Whārangi 1: Biography
McHardy, Emmet Charles
I tuhia tēnei haurongo e Hugh Laracy,, ā, i tāngia tuatahitia ki Ngā Tāngata Taumata Rau Ko te wāhanga , 1998.
Emmet Charles McHardy was born at Pihama, Taranaki, on 27 June 1904, the third of four children of John McHardy, a Scottish-born farmer, and his wife, Mary Frances O’Reilly, the daughter of Irish hotel-keepers. It was an affectionate, lively family. There was also a wide extended family and despite the rural isolation, Emmet acquired an appreciation of human diversity that helped prepare him for a missionary career: his parents were Catholic, but his paternal grandmother was Presbyterian; he attended school and church with Maori; and he knew the French priests at Opunake. He also developed a liking for the outdoors and an interest in machinery, particularly motor cars.
From Pihama, McHardy went in 1919 to St Patrick’s College, Wellington, where he became enthusiastic about photography, and then entered the Marist seminary, Mount St Mary’s, at Greenmeadows, Hawke’s Bay, in 1922. He took his first vows in 1923, the year his brother, John, was ordained; he was ordained priest on 16 December 1928.
After volunteering for the Pacific island missions, McHardy was in 1929 appointed to the ecclesiastical prefecture of the North Solomon Islands. He was the second New Zealand-born and -trained Marist to become available for overseas missionary work (the first was John Fotheringham, who in 1928 was appointed to Western Samoa). McHardy was posted to Tunuru, north of Kieta, on the island of Bougainville. His main tasks were to run a school for catechists and to evangelise a district that by 1931 embraced 11 coastal villages and their hinterlands and seven language groups. The school was opened in February 1930 with 33 boarders. Because of the language difficulties, teaching was mainly in English, and students and teacher struggled constantly against ‘tropical languor’. In 1931 McHardy made a promotional film, which has become of considerable ethnographic value, entitled Saints and savages.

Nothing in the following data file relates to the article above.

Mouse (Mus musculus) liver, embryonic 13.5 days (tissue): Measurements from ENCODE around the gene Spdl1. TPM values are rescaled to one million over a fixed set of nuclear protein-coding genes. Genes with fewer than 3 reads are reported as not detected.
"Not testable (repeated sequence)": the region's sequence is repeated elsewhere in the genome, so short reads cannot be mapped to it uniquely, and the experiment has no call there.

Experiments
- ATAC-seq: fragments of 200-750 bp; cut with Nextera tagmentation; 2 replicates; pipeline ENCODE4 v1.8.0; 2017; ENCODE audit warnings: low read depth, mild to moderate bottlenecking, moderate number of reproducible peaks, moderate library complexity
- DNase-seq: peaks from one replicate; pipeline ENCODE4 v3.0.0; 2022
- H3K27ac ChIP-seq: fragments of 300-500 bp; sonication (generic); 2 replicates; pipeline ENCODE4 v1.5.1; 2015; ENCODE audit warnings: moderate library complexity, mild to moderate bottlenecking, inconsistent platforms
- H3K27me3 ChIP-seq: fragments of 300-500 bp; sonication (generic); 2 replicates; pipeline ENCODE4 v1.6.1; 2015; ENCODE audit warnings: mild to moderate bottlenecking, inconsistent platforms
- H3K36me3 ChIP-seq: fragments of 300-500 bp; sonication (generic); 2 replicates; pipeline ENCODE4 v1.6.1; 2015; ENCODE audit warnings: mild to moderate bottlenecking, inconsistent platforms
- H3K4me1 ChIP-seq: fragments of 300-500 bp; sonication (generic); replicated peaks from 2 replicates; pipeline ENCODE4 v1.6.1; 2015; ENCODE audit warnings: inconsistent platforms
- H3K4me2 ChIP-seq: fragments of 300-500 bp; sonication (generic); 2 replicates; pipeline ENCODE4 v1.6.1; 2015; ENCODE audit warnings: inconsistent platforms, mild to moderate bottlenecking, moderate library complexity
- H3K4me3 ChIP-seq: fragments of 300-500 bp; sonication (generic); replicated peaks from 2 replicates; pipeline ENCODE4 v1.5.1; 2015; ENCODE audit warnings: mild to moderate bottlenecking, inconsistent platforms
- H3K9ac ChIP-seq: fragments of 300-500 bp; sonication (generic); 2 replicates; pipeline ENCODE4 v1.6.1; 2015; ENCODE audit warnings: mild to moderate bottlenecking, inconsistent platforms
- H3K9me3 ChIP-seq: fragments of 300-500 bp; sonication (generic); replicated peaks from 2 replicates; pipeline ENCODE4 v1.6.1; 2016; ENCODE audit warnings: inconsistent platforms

Inland travel involving long hikes over mountainous territory was particularly strenuous, even for someone accustomed to climbing and tramping. On his first trip to the island’s rugged interior McHardy baptised 58 babies, commenting: ‘I just loved baptising their wee babies for many of them are suffering from TB and I will never see them again on this earth’. Other experiences, such as intervening in a wife-beating incident and becoming violently ill, were not so pleasant. His sense of isolation and loneliness was reinforced when he received news of the death of his grandparents and then his mother. Exaggerated accounts of Hawke’s Bay’s 1931 earthquake distressed him. He was a tireless worker, and pushed himself very hard, earning the nickname ‘No Short Wind’ from the locals. Poor food and malaria sapped McHardy’s health. Fit when he arrived, six feet tall and weighing 11 stone, in May 1932 he was sent to Sydney suffering from tuberculosis. After eight months in hospital he returned to New Zealand. He died, aged only 28, at Our Lady’s Home of Compassion, Wellington, on 17 May 1933.
Having served just three years as a missionary, McHardy considered himself ‘a failure’. His posthumous influence belies that judgement. Sitting at his typewriter at Tunuru, often late at night, he had written hundreds of letters (up to 60 every six weeks, when the steamer called by) about his work to his friends and family. Informal and cheerful, they present an engaging picture of a young man combining idealism with adventure. Emmet’s brother, John, recognised in them a power to stimulate Catholic piety and support for Marist missions, and commissioned the poet and writer Eileen Duggan to prepare a selection for publication. The result, Blazing the trail in the Solomons, was published in Australia and the United States in 1935 (and reprinted in 1950). Illustrated with McHardy’s photographs, it attracted a large, enthusiastic and enduring readership, especially in New Zealand, and is credited with having inspired many people to adopt religious vocations. Because of his youthful self-sacrifice and the influence of his book, McHardy has been regarded as a possible candidate for canonisation, particularly in Marist circles.